FAQs Male Incontinence

Below are a list of common male incontinence FAQs. If you have a question that is not covered below then please contact our team on 020 7432 8297 or email londonurology@hje.org.uk.

What Is Incontinence?

Incontinence is the inability to control the passage of urine. A symptom rather than a disease, incontinence can range in severity from an occasional, small amount of urine passing to constant leaking to the complete inability to hold any urine. Some men experience incontinence after prostate surgery or urine leakage during physical activity.

What Are Urge Incontinence & Stress Incontinence?

Urge incontinence, a major symptom of overactive bladder, occurs when you have a sudden, urgent need to urinate and leakage occurs before you reach a bathroom. Stress incontinence is due to weakened pelvic floor muscles or damage to the urethral sphincter. Stress incontinence is when leakage occurs due to stress such as a cough, sneeze, laugh, or physical activity. Ninety percent of those who have this symptom are women.

What Causes Male Incontinence?

Each type of male incontinence has its own causal factors. Stress incontinence can be caused by a variety of factors: prostate surgery damaging the sphincter muscle, being overweight, genetic weaknesses, radiation therapy or other chronic conditions.

Urge incontinence (overactive bladder) is caused by damage to the bladder’s nerves, nervous system or muscles. Overflow incontinence is caused by weak bladder muscles, blockage of the urethra, or medical conditions such as tumours. Functional incontinence is caused by mental confusion associated with dementia or arthritis that slows the person’s ability to unbutton or unzip clothing or to get to the bathroom in a timely manner.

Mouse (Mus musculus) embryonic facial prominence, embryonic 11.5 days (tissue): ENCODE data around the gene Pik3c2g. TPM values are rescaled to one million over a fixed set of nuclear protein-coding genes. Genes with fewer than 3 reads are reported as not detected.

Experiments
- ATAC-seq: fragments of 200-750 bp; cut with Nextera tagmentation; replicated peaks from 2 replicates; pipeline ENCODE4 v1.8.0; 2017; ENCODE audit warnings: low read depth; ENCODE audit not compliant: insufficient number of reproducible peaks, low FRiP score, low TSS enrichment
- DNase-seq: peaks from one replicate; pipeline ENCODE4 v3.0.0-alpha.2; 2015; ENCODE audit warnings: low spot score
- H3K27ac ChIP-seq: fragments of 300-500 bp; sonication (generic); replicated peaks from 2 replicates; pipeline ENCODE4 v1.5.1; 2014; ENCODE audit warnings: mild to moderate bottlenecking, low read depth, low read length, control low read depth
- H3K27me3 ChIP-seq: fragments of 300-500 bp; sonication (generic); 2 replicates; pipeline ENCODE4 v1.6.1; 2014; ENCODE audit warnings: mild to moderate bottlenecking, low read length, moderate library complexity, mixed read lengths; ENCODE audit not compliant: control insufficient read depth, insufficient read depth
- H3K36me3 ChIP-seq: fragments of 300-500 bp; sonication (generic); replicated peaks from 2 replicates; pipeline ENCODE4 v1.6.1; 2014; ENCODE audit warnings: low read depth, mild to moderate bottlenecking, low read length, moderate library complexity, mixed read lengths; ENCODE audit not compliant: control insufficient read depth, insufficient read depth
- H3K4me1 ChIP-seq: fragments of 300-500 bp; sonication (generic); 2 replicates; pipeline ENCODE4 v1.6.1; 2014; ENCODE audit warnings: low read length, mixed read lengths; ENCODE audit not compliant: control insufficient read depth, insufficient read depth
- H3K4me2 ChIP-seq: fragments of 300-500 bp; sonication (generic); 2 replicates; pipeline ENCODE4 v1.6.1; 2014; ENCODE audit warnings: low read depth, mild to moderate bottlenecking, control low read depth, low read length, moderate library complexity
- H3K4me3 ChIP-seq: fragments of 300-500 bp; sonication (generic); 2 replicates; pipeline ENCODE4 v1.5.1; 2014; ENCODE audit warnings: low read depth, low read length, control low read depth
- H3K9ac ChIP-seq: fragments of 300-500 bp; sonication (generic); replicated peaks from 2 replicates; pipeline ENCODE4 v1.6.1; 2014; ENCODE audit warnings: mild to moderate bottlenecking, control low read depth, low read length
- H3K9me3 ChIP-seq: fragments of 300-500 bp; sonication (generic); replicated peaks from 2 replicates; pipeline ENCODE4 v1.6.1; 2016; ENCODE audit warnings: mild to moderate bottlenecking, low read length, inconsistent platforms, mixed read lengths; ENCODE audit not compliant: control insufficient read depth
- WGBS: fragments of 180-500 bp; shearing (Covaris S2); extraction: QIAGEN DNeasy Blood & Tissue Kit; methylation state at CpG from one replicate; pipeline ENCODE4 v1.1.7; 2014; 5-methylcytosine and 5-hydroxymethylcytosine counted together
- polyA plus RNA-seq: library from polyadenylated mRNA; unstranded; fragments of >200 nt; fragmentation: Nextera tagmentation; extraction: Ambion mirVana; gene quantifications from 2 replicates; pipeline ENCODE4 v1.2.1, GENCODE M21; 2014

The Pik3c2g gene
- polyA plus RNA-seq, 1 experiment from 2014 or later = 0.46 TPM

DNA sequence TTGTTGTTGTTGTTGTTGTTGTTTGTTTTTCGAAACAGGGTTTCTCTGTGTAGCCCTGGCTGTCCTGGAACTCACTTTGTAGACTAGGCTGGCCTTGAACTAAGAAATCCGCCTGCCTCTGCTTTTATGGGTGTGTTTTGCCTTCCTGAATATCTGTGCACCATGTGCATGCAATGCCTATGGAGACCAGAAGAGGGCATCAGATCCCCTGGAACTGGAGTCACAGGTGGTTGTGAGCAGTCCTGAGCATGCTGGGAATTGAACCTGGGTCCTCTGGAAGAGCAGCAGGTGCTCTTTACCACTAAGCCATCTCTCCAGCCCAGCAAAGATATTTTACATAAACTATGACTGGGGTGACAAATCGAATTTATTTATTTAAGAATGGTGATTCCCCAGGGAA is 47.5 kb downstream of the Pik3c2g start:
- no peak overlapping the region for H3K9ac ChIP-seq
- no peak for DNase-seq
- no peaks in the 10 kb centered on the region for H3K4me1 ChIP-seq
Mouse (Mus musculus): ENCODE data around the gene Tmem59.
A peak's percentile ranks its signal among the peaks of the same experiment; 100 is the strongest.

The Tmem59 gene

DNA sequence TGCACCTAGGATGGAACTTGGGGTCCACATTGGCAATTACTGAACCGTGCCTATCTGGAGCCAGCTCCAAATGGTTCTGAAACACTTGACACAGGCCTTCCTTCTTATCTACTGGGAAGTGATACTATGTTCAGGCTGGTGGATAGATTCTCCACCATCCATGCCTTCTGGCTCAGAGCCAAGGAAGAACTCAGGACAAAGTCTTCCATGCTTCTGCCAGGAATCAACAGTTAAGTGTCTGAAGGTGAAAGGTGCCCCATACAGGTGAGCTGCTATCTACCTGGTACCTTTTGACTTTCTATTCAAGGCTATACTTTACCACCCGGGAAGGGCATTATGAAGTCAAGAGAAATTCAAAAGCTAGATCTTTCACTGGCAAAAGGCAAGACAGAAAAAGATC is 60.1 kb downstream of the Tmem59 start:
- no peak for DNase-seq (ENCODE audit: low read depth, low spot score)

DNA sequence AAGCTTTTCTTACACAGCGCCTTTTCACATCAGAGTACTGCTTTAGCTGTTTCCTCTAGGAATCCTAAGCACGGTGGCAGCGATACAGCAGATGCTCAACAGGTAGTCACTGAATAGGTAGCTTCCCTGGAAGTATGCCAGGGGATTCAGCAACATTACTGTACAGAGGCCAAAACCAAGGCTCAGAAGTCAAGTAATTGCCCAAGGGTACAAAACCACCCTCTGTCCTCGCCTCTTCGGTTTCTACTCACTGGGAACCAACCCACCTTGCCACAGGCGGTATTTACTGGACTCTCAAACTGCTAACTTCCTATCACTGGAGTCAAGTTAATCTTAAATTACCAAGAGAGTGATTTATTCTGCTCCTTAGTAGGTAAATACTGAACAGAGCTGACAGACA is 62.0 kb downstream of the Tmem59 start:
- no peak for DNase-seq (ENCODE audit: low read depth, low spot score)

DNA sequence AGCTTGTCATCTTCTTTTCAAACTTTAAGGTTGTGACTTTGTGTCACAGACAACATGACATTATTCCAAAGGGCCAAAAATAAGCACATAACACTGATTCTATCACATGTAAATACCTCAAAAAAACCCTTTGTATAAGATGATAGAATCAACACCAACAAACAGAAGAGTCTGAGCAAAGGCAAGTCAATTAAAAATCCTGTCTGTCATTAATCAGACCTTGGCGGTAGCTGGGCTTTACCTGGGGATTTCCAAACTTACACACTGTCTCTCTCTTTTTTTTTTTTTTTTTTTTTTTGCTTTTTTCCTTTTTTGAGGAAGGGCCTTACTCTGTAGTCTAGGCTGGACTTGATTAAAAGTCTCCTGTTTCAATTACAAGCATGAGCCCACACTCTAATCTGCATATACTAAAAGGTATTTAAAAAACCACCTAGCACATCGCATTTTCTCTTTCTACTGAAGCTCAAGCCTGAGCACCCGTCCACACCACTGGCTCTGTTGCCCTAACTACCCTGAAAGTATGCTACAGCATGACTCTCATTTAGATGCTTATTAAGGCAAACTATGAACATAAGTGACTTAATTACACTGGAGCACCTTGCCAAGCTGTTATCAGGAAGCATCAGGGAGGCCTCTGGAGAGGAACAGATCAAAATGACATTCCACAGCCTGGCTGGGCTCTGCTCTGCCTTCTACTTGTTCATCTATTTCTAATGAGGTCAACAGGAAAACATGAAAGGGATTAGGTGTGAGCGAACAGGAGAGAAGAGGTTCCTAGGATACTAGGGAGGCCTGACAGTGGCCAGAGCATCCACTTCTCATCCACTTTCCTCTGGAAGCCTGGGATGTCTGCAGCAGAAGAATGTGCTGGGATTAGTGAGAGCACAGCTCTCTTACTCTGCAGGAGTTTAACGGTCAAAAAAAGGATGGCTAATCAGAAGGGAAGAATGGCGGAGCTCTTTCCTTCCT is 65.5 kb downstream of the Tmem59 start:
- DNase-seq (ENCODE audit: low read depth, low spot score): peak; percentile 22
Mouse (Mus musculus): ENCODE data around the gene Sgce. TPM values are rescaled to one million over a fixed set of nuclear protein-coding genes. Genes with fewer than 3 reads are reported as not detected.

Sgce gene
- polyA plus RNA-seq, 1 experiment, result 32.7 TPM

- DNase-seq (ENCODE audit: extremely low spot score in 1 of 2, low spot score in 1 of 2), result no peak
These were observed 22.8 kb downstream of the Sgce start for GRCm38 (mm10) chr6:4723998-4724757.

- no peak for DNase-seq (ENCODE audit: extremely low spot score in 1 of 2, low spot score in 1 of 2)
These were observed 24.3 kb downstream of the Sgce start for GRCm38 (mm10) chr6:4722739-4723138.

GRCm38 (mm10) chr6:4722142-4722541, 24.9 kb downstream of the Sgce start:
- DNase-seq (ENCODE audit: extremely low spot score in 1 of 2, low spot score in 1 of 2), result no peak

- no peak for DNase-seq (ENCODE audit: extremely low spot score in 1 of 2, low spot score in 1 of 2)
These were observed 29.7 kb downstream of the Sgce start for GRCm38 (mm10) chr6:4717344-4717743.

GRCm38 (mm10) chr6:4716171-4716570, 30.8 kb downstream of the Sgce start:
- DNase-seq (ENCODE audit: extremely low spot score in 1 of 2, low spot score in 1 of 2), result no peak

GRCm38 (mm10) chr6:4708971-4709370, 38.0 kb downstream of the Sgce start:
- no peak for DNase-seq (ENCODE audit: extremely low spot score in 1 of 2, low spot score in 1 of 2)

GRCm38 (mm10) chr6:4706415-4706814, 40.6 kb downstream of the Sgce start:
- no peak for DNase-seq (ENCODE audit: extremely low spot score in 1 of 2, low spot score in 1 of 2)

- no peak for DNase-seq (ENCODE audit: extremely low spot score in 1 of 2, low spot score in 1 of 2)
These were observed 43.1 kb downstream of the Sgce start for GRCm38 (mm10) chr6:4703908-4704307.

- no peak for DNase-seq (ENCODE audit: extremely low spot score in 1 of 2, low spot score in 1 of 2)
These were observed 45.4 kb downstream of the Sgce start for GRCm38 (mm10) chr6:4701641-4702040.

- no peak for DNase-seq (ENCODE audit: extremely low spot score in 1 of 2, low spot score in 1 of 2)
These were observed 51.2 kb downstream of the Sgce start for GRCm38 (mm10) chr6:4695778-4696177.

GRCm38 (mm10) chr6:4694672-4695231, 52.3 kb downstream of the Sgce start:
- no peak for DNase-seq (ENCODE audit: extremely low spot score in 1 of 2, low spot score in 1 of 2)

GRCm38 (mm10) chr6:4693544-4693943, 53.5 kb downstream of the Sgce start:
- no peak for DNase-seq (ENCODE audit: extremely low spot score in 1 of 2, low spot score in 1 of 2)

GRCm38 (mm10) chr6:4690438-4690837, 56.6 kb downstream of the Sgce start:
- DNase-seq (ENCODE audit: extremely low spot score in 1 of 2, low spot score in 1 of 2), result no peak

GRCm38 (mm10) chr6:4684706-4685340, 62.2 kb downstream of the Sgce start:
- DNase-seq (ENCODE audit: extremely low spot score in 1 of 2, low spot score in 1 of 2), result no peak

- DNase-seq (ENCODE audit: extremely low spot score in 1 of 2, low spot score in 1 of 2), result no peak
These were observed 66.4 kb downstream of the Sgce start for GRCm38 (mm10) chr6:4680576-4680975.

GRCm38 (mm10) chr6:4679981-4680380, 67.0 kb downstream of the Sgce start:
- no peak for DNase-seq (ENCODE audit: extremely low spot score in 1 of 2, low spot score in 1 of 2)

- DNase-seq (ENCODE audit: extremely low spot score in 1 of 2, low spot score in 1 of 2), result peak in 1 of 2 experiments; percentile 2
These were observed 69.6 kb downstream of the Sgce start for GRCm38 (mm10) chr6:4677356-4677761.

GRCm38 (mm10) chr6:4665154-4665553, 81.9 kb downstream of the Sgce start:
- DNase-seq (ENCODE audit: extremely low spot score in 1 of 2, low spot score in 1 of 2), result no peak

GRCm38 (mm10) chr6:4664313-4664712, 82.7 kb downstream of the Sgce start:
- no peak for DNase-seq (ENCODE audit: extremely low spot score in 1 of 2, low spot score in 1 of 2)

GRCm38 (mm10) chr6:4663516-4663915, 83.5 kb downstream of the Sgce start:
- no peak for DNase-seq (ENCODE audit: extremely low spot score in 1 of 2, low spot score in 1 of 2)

Is There Help For Male Stress Incontinence Associated With Prostate Surgery?

In general, stress incontinence is an acquired form of incontinence after prostate surgery, most commonly prostate removal for cancer. Most men do not have trouble with incontinence for more than a few weeks or months after prostate surgery.

Sometimes the leakage is a result of irritation from the catheter that was in place after surgery. Sometimes it is due to weakness or damage to the sphincter muscle that normally holds in the urine. Most men find that the leakage disappears in four to six months. However, the amount of incontinence after prostate surgery is fairly unpredictable and can vary from person to person.

You can arrange an appointment with a Consultant to discuss your particular symptoms after having prostate surgery. Typically, the Consultant may suggest an exercise regimen to strengthen the muscles in your pelvic area and may also prescribe medication. If neither of these is successful, they may advise various procedures such as male slings or an artificial urinary sphincter. The treatment chosen will depend on your personal situation.

How Does Incontinence Impact Quality Of Life?

If you are struggling with urinary incontinence, you may experience changes in your behaviour, emotions, social relationships, effectiveness in your job, and mental well-being. You may decide to reduce your fluid intake, wear incontinence pants or absorbable pads, switch from high to low impact exercise, or forgo active work or lifting moderate weight.

Emotionally you may feel that you’re no longer yourself, that you’re losing control and that you can no longer do the things you love to do. This can also impact your social activities if you are self conscious or embarrassed. You may feel frustrated with your uncooperative bodily functions and view your treatment options as being limited, particularly if you don’t want surgery. Some people report feeling ashamed and suffer from lowered self esteem due to being incontinent.